By: The Economist
March 31, 2021
Cut deep into the desert rock of southern California are the jagged tiers of an open-pit mine. Mountain Pass is North America’s only mine of rare-earth metals, used in everything from fighter jets to the drive-trains of electric cars. In 2015 Mountain Pass shut, unable to compete with rare-earth producers in China. But it has begun a new chapter. MP Materials, which bought the mine in 2017, said on March 18th that production in 2020 jumped by 40%. More expansion is planned. With grants awarded by America’s defence department last year, MP Materials will build facilities to process rare earths, part of an effort to secure supply independent from China.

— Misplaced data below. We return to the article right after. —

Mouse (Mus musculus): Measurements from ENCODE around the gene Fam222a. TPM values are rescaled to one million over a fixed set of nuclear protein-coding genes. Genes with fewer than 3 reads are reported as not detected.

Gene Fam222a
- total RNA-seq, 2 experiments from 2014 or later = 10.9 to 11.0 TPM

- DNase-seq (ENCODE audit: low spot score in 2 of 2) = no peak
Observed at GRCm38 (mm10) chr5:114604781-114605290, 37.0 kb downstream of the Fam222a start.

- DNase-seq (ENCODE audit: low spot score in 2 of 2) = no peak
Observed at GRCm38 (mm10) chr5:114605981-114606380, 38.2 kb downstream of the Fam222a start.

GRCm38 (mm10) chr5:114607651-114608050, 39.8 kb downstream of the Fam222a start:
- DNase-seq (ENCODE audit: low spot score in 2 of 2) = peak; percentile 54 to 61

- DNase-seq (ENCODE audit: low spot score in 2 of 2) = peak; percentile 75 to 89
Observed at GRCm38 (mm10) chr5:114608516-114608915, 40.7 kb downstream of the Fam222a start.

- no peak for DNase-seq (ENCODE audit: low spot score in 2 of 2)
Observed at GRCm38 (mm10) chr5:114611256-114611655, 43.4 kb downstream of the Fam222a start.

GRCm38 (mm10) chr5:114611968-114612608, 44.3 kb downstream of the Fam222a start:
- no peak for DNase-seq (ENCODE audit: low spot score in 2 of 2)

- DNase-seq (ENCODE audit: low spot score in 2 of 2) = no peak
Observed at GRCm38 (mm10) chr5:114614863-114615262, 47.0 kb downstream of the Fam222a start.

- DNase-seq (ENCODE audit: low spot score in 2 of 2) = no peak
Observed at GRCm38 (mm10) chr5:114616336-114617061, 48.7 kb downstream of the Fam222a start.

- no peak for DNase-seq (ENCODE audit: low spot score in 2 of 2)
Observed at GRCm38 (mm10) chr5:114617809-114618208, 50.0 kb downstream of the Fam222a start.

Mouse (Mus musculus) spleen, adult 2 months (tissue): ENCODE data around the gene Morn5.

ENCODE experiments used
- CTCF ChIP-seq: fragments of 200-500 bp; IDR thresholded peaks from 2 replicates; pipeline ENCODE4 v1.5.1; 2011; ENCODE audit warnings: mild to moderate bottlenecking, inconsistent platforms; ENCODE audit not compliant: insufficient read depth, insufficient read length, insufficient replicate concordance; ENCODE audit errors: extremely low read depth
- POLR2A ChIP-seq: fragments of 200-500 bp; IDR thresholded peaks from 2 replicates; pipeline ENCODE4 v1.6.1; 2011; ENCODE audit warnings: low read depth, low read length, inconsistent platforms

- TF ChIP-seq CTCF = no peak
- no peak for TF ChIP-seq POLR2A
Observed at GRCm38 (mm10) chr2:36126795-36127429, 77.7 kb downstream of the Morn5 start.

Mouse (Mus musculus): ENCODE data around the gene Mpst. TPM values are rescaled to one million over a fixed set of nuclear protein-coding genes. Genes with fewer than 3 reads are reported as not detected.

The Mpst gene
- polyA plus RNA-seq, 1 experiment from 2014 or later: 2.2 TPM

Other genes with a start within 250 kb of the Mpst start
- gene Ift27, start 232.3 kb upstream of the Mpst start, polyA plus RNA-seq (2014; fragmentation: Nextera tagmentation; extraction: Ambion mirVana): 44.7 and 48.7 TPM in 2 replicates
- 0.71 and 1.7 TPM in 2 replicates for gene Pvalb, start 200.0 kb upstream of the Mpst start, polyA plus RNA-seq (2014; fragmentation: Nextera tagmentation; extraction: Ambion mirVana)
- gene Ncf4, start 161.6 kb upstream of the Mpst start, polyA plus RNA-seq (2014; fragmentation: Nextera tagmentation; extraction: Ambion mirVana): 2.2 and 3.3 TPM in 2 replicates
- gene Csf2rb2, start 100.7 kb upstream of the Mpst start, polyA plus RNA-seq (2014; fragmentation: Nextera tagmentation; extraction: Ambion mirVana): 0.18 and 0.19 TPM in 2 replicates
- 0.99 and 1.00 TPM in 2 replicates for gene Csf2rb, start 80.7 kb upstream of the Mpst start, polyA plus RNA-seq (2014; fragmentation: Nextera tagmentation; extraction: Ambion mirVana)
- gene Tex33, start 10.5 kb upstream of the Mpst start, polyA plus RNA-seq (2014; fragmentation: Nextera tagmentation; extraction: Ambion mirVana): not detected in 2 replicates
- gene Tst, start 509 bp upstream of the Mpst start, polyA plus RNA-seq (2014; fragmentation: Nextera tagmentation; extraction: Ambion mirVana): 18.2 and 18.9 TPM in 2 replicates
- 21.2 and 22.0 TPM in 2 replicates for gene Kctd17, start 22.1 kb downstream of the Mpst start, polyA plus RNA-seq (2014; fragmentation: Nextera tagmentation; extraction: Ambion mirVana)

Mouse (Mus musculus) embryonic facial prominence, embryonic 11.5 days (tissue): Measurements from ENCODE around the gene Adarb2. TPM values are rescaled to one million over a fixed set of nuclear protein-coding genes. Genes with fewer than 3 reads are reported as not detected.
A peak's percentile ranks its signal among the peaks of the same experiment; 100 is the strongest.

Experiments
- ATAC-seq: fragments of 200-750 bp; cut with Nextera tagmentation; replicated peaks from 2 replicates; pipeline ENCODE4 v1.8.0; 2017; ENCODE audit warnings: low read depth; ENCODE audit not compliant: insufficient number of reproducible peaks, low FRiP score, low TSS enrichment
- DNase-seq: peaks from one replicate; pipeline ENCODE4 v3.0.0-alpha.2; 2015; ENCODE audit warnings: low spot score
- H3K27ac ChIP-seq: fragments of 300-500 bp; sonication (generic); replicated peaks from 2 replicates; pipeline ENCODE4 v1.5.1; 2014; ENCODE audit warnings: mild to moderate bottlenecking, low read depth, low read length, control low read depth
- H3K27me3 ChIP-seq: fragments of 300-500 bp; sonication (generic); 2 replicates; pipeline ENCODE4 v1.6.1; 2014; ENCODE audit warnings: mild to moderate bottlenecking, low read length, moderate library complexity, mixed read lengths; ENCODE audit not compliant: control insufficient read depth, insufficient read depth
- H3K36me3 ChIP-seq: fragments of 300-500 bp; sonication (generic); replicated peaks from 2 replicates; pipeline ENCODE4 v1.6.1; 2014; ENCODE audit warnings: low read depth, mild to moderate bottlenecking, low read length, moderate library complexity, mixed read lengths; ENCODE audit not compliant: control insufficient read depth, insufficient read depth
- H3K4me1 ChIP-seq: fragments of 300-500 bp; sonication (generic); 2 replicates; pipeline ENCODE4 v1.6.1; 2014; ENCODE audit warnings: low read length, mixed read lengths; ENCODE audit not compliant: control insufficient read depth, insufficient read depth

America’s support of Mountain Pass points to a broader phenomenon. The trade war with China and covid-19’s disruptions to supply chains have stoked fears of dependence on foreign production of medicine, semiconductors and more. Minerals have attracted particular attention, both because they are essential to modern technologies such as batteries, laser-guided missiles and wind turbines, and because many minerals’ supply chains are controlled by China. Faced with muscular Chinese industrial policy, governments that long trusted companies to manage their own supply chains are stepping in.